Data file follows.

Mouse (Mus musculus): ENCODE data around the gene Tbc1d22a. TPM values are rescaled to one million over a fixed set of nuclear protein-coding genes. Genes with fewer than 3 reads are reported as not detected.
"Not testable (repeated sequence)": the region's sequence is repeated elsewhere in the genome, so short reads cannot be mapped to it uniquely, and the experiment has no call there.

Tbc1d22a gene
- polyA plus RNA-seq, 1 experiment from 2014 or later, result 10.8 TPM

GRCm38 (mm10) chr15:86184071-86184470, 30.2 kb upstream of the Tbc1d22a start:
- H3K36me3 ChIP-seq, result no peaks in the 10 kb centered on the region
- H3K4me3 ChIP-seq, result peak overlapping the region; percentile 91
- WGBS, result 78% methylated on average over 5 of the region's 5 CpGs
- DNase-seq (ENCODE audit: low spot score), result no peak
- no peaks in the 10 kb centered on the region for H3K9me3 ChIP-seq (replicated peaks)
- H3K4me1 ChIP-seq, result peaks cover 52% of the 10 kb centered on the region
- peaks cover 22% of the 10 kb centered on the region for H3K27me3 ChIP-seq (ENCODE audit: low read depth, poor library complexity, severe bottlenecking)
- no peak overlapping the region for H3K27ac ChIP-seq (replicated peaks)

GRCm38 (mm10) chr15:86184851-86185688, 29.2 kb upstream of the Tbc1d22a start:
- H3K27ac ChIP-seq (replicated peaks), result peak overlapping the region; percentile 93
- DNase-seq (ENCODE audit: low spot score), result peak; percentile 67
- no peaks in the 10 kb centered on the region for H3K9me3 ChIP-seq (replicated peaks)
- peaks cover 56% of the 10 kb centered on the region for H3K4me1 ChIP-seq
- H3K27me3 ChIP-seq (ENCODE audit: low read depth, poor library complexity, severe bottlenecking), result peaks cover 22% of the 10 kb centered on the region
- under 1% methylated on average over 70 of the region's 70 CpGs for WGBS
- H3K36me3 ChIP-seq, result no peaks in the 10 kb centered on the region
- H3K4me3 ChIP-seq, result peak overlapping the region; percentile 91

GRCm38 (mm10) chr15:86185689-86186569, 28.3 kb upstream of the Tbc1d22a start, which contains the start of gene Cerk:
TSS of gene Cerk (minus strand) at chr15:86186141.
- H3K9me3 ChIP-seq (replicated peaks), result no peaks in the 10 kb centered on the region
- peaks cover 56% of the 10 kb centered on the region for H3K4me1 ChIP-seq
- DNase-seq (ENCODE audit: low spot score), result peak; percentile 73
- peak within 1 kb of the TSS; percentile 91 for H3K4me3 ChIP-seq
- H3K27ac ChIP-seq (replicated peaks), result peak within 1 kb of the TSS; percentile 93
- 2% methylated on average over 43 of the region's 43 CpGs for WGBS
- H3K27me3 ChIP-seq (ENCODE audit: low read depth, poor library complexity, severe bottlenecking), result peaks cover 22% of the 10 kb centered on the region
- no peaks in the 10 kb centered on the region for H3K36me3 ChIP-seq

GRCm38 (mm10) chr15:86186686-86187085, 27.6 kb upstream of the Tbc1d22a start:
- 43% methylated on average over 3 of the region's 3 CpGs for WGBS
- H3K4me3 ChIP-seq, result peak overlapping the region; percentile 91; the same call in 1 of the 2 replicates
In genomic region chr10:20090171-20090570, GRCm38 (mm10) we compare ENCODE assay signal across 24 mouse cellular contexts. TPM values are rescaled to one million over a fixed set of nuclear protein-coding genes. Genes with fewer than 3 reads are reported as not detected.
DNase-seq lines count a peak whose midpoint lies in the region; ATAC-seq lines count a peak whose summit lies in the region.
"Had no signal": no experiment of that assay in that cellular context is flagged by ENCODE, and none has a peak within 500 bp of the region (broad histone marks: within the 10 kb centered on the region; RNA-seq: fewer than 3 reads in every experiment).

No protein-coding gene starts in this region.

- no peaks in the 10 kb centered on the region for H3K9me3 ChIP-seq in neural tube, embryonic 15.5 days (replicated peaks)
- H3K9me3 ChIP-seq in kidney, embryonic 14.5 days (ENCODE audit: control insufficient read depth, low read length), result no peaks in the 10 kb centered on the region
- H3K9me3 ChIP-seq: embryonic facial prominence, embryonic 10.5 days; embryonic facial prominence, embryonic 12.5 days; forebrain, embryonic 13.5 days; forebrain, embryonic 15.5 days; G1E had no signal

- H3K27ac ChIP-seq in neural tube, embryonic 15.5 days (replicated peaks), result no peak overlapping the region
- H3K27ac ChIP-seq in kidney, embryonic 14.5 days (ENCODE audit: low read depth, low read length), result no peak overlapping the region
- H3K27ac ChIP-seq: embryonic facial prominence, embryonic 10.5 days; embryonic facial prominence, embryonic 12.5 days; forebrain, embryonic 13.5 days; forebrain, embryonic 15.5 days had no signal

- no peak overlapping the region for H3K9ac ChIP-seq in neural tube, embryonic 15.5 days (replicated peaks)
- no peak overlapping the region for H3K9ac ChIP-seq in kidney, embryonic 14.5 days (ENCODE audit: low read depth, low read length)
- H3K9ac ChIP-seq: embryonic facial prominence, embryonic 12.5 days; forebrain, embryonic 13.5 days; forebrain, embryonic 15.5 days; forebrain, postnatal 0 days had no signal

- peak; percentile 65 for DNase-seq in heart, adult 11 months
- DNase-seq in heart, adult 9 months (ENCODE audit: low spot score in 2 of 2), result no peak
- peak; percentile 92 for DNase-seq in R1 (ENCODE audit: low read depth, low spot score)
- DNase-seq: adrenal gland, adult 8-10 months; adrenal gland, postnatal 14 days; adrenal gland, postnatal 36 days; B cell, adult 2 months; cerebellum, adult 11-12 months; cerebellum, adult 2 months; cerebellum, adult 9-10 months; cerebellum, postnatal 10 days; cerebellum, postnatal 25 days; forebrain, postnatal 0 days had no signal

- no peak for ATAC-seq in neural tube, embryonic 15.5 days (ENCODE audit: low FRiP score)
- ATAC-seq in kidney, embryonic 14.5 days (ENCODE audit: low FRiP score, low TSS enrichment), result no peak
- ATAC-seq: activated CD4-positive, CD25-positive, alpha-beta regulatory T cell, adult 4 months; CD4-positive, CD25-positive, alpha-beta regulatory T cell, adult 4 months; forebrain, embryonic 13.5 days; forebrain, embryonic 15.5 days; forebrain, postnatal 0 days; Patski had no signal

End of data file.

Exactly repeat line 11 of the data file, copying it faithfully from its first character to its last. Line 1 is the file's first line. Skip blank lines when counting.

- H3K4me1 ChIP-seq, result peaks cover 52% of the 10 kb centered on the region